After reading Algebra’s Friend post I thought I would give it a try. Yesterday and today I showed my students this Would You Rather problem. They were to work in groups of four to solve.

After the groups worked for about 10-15 minutes, I collected their work, redistributed them to different groups and asked the new group to provide feedback. Here’s an example:

feedback1

Kids being kids, their feedback was somewhat judgmental and not of a growth mindset. Had they rephrased their wording to questions such as, “How could labeling help explain your thinking?” or a statement such as “The final answer is not clear,” would definitely put them on the track towards feedback with a growth mindset.

Doing this activity in groups made it quite manageable as only six responses were being critiqued. While I monitored each group I asked them what questions they had about the other group’s work. I also asked them to be positive with their feedback. Each problem was circulated twice. Doing so also gave groups the opportunity to see how others approached the problem and perhaps revamp their thinking.

Here’s how the above group implemented the feedback:

feedback2

 

The next time I see them we’ll continue the conversation of how to offer feedback with a growth mindset. With more practice they’ll get better at it.

I should have thought of this at the start of the year.

 

 

 

Progress reports

Even though parents and students have 24/7 access to grades, missing assignments etc. the two 7th grade teams in our building generate paper progress reports. It’s our way of making sure both kids and families are informed. We can’t rely on Eschool as the only form of communication because for whatever reason some kids or parents don’t check it. So twice a quarter–at the 4th and 8th week, students are required to check Home Access, write down the percentage and letter grade for each of the core subjects, note the number of missing assignments and obtain a parent signature.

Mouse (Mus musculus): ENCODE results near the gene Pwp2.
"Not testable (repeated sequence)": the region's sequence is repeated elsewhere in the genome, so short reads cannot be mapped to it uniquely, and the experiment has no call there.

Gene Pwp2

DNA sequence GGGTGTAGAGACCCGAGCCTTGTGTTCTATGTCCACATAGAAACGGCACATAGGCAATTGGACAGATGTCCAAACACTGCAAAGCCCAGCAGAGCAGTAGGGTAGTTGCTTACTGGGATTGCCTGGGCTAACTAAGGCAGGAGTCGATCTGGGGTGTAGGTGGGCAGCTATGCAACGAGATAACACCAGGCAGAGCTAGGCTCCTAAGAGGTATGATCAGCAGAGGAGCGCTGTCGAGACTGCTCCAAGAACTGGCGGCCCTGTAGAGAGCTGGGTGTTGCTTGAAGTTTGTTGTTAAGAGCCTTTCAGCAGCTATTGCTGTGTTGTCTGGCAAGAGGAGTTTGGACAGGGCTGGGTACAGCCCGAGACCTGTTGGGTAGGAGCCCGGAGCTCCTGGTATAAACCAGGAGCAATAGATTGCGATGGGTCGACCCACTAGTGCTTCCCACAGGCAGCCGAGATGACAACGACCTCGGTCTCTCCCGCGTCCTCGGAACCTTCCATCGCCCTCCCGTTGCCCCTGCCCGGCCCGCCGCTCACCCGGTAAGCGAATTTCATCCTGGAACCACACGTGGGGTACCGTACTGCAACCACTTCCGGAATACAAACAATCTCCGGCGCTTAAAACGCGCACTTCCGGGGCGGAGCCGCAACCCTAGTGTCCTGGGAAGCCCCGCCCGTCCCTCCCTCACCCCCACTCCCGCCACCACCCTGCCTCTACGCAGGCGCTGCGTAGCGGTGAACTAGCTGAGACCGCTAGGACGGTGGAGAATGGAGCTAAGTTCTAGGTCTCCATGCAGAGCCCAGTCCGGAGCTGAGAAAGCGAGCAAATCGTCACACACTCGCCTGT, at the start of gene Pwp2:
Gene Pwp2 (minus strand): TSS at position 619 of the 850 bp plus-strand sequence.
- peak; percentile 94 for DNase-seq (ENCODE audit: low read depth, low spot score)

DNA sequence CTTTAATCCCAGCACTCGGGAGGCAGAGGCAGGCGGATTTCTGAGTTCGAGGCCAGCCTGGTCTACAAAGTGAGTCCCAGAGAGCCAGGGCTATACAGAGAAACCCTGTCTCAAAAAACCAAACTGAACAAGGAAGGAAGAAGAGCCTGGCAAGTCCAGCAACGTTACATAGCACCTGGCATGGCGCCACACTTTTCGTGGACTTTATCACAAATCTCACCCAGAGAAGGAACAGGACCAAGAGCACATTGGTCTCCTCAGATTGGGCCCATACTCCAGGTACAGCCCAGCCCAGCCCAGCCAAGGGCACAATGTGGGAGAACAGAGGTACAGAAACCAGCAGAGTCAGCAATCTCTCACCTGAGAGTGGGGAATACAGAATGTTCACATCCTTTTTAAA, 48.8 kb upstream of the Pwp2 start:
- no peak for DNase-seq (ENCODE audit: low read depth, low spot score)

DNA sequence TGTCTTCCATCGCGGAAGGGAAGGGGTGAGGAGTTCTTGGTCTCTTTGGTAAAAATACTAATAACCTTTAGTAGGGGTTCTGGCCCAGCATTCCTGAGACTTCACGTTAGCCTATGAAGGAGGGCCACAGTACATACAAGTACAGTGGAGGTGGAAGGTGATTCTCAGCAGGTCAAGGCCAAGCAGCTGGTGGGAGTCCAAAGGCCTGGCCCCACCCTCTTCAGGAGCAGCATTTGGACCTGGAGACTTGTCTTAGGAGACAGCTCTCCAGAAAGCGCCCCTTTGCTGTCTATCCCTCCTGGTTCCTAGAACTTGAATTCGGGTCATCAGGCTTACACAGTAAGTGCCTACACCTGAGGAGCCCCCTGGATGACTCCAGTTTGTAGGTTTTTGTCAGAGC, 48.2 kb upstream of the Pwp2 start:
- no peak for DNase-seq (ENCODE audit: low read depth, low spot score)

Our team has done some soul searching of late, and we came to the conclusion the kids were treating the progress report task as just another assignment to be checked off.  We never bothered to ask students to reflect on student skills and learning. You see we have several students with weak student skills, some with strong student skills, and some are somewhere in between. It can be a cause for celebration, or a cause for concern. In any case it is something that parents and students should discuss. So for the past three weeks our team meetings have focused on what a new progress report should include. We now have something much more reflective.

Progress report

One of my teammates, who prefers to leave no trace of a digital footprint, designed the new progress report. We’ve increased the number of reports from two to three for the fourth quarter. The front side of the tri-fold will capture student reflections and the reverse side will be used for students to graph the academic progress for each of their core subjects.

In a future post I’ll describe the after school intervention program our team is launching at the start of the fourth quarter.